Posted by Big Gav in electricity grid
The SMH has an article noting that most of our rising electricity prices are caused by the infrastructure costs of supporting ever-increasing summer demand peaks - Cutting peak energy demand could ease pressure on rising electricity costs.
SURGING demand for electricity, especially consumption surges in mid-winter and mid-summer, has prompted a review of the power industry in an effort to ease the pressure on rising electricity prices.
The Australian Energy Market Commission is to examine ways of cutting peak power demand, either by substituting other energy sources or boosting energy efficiency measures.
Demand for so-called peak electricity is forcing electricity generators and distributors to spend billions of dollars on equipment that is used for only very brief periods a year. This is pushing up electricity prices charged to households and businesses, some of which could be avoided.
Demand for electricity in periods of extremely hot or cold weather has risen by 3.5 per cent a year since 2005 - almost three times the rise in overall electricity demand.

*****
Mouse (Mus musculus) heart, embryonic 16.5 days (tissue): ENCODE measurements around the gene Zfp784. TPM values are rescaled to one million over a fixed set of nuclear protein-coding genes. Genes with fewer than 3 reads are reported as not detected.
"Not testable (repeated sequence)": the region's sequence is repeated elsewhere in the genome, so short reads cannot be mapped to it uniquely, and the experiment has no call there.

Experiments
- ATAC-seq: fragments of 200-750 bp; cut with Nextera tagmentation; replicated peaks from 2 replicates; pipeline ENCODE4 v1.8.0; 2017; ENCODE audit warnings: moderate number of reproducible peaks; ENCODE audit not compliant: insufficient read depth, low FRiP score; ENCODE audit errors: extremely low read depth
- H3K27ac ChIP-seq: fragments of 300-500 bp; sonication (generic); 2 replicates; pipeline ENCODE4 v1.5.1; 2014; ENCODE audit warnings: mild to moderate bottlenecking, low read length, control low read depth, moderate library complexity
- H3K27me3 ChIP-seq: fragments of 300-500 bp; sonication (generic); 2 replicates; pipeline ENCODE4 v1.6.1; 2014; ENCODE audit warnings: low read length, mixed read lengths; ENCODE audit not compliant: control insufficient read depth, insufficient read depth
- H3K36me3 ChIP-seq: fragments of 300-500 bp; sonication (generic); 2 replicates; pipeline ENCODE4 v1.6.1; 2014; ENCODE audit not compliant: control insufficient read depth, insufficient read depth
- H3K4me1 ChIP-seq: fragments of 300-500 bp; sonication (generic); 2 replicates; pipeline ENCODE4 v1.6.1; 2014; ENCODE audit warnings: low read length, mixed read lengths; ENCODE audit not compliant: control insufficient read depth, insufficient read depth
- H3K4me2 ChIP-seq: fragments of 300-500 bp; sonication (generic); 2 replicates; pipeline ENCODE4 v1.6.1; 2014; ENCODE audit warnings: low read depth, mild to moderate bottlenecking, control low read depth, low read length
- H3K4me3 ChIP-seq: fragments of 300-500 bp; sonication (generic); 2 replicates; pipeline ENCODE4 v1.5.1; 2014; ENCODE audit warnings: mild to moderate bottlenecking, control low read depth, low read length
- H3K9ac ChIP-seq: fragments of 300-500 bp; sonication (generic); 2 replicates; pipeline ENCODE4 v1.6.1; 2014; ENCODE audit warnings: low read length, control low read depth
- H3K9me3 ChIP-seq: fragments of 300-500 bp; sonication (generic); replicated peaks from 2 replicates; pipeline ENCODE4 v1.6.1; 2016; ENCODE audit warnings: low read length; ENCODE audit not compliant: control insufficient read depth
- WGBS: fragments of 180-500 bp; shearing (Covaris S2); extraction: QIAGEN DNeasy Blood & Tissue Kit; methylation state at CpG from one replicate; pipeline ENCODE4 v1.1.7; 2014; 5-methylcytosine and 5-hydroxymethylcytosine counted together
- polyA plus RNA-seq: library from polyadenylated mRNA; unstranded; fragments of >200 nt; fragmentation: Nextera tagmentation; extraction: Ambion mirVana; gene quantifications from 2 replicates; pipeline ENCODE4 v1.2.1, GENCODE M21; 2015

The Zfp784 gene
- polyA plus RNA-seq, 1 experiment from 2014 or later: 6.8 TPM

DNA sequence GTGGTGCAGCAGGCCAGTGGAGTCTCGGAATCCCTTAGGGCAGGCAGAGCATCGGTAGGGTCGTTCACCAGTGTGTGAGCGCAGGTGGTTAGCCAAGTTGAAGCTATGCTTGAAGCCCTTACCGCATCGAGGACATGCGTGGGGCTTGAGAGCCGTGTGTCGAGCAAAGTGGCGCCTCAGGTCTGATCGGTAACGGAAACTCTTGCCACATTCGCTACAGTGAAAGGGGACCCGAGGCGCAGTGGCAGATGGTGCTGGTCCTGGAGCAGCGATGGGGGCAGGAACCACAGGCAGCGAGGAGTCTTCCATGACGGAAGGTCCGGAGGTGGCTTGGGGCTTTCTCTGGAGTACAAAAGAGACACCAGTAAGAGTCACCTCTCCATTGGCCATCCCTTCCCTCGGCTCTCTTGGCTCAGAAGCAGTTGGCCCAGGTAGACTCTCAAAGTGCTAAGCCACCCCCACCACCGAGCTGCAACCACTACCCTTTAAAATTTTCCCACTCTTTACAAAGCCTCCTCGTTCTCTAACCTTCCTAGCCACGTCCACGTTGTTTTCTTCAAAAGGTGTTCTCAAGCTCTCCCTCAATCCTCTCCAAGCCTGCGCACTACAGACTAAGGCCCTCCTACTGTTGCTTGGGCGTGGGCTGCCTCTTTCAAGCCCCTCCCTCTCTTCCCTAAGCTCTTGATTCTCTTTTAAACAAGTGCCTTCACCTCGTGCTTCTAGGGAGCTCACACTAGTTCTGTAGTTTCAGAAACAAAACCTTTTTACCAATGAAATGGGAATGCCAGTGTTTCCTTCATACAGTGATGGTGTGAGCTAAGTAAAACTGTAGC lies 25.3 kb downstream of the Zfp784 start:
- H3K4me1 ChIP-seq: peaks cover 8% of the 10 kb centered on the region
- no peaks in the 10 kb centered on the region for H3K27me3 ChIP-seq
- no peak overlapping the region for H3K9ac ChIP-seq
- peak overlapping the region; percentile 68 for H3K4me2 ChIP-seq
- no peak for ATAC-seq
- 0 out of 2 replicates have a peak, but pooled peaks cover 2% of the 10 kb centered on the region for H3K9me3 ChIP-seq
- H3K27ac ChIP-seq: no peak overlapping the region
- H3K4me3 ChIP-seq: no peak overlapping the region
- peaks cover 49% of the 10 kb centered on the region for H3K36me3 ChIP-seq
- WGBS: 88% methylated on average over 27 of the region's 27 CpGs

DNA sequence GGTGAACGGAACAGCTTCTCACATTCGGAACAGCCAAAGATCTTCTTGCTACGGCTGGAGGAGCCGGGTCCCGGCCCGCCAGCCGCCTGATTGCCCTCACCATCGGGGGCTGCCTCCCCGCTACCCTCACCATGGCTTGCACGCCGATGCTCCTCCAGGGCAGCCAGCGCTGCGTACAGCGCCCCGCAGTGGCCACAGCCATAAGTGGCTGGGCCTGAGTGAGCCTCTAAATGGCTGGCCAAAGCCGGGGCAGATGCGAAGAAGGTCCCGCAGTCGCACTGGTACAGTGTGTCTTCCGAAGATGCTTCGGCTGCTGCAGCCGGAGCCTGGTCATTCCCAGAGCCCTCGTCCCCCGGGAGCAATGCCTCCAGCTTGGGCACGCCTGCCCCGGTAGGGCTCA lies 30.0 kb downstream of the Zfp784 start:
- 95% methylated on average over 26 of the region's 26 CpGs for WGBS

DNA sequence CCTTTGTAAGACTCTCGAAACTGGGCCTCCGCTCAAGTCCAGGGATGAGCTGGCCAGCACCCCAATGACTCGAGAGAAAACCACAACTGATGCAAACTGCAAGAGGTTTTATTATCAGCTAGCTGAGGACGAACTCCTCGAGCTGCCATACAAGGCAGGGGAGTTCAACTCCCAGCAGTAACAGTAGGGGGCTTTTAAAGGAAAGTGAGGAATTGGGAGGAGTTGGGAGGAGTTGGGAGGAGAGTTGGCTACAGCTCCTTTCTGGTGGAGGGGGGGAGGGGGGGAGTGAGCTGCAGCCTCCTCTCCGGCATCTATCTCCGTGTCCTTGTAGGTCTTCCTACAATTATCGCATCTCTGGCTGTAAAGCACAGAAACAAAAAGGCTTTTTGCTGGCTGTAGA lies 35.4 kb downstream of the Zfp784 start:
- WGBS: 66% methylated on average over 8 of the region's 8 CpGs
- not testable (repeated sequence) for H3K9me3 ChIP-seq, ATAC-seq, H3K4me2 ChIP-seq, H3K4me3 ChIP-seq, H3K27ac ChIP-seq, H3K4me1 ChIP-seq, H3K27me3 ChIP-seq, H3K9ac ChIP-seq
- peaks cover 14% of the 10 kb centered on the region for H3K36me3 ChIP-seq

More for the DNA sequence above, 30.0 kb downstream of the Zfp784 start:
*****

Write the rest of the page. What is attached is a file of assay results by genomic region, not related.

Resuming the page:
The review is to look at ways in which demand for electricity can be cut during peak periods, with the intention of stemming the continuing rise in electricity prices.
As much as $38 billion will be spent on upgrading electricity networks in the next five years, and up to $37 billion by 2020 on new electricity generation equipment.
''As [electricity] prices continue to rise … consumers may consider more innovative ways to either reduce or manage electricity consumption more efficiency,'' the commission said. Effective management of peak demand may not only help ease pressure on rising power prices but help reduce greenhouse gas emissions, it said.
Measures to reduce peak electricity demand through demand-side measures, which are aimed at cutting demand, have had a limited effect and account for only a small portion of the electricity market.
A survey by the Australian Energy Market Operator found there could be as much as 719 megawatts of electricity generation capacity available in demand-side management but only 131mW is used in this way.
Big electricity supply contracts, such as to aluminium smelters in the Hunter Valley, allow supply to be interrupted for periods of time in return for lower power prices - one example of the measures to be studied. Aluminium smelters account for an estimated 11 per cent of all electricity demand, ranking as the fourth-largest user after mining.